How to produce 14,000 cubic feet of hydrogen?

Okay, here is the deal. Me and a friend where thinking about filling two weather balloons( http://www.ebay.com/itm/GIANT-Weather-Balloon-Meteorological-Military-8-Dia-/330626487344?pt=LH_DefaultDomain_0&hash=item4cfadfd430) with a lifting gas, sending it up with a camera and gps-cellphone. Now, we have everything else figured out but how to get hydrogen, as it is the lightest gas. Is there any way to produce those quantities of hydrogen within a 6-36 hours? I figure I'd ask here because there are quite a few hydrogen powered vehicles here.

sort by: active | newest | oldest
According to the site you cite, the balloon will go really high and has a free lifting capacity of 1kg/2 pounds when filled

From the website
I bought the big army surplus weather balloon. I performed a HAB-Experiment flight with over the swiss alps this January the 16th. I had the skirt of the balloon removed and I had about 2.5Kg of free lift. That was a bit to much, because I filled 4.9 m2 of Helium. Anyway the balloon reached 21'500m (something around 65'000 feet) and bring me back great videos and images. No desert and great planes here: I had to climb the alps to get the capsule back!   Marco Glattfelder, Switzerland

So you DON'T need 14000 cu ft, you only need 173 !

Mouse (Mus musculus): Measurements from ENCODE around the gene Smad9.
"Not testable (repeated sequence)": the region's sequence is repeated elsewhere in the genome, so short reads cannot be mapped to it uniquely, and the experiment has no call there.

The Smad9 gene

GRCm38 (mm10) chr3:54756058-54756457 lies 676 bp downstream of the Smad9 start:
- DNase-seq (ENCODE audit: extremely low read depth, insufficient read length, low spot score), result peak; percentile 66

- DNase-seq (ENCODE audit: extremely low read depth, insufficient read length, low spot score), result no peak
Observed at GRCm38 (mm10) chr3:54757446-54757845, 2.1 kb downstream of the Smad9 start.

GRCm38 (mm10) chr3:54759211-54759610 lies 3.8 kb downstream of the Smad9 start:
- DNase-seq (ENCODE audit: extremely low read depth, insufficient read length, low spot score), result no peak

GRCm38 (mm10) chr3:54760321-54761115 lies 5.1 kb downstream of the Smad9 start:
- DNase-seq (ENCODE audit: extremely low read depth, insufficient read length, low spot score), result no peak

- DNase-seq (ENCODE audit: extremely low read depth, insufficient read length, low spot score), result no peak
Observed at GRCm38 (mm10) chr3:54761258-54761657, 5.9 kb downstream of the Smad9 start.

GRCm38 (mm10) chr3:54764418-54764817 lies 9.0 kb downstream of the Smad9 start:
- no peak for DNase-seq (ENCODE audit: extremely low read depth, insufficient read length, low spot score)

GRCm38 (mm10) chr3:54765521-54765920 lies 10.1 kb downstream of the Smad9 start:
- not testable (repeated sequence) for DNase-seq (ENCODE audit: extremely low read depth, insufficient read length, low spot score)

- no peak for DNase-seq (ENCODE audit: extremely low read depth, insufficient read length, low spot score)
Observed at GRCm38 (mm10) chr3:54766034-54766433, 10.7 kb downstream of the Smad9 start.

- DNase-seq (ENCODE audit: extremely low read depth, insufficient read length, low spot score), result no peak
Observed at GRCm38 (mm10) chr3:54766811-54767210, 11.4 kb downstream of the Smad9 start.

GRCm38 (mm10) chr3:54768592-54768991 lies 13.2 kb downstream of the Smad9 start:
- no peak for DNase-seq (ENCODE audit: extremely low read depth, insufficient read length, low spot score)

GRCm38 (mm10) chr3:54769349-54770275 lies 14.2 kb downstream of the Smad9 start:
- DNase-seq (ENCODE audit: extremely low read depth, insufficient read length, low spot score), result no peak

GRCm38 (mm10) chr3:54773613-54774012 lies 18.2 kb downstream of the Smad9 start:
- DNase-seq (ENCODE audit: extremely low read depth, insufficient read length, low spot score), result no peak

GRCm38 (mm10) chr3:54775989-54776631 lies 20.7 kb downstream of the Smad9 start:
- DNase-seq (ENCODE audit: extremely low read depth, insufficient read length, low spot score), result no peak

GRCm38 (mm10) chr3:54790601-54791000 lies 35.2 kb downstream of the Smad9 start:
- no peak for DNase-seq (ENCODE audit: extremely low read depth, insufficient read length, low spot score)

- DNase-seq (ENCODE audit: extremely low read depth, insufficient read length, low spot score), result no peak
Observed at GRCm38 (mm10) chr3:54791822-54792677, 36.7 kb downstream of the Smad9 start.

And its a HUGE mobile phone that weighs 2 pounds.

So forget Hydrogen.


bretta (author)  steveastrouk5 years ago
Thank you, I must have screwed up somewhere when calculating the volume. Probably saved my life.
Kiteman5 years ago
The quickest and safest thing to do is buy yourself some helium, which is what weather balloons are designed to use.

Not only is hydrogen explosive, it penetrates the material of the balloon more easily than helium, so it could easily deflate much more quickly than you want or need.

That's somewhat true, hydrogen permeates a substance better than helium, when it is only a single hydrogen. But when you have hydrogen gas you have two hydrogen atoms, making it bigger than helium, and therfor leaks less. So hydrogen actually leaks less thean helium.

Two hydrogen atoms still have half the mass of a single helium atom, so molecules of hydrogen move about 40% faster than helium atoms under the same conditions.

daweim0 Kiteman3 years ago

While I see where you are coming from, this is not correct. While Hydrogen may be significantly lighter than Helium, Hydrogen has a slightly larger atomic radius (due to it's smaller nucleus). When we consider the fact that Hydrogen gas is diatomic, Helium becomes much smaller. This is largely why it is used in leak detection instead of Hydrogen.


bretta (author)  Kiteman5 years ago
I forgot one thing. We're doing this on a budget, trying for lower than $750. Crazy yes. Unfortunately helium is $65/1000 cubic feet, which would be $910.
kelseymh bretta5 years ago
How much does the liability insurance cost, which you're going to need when you set fire to either your neighbors' houses or the city park you try to launch from? There's a very good reason hydrogen isn't used for balloons any more.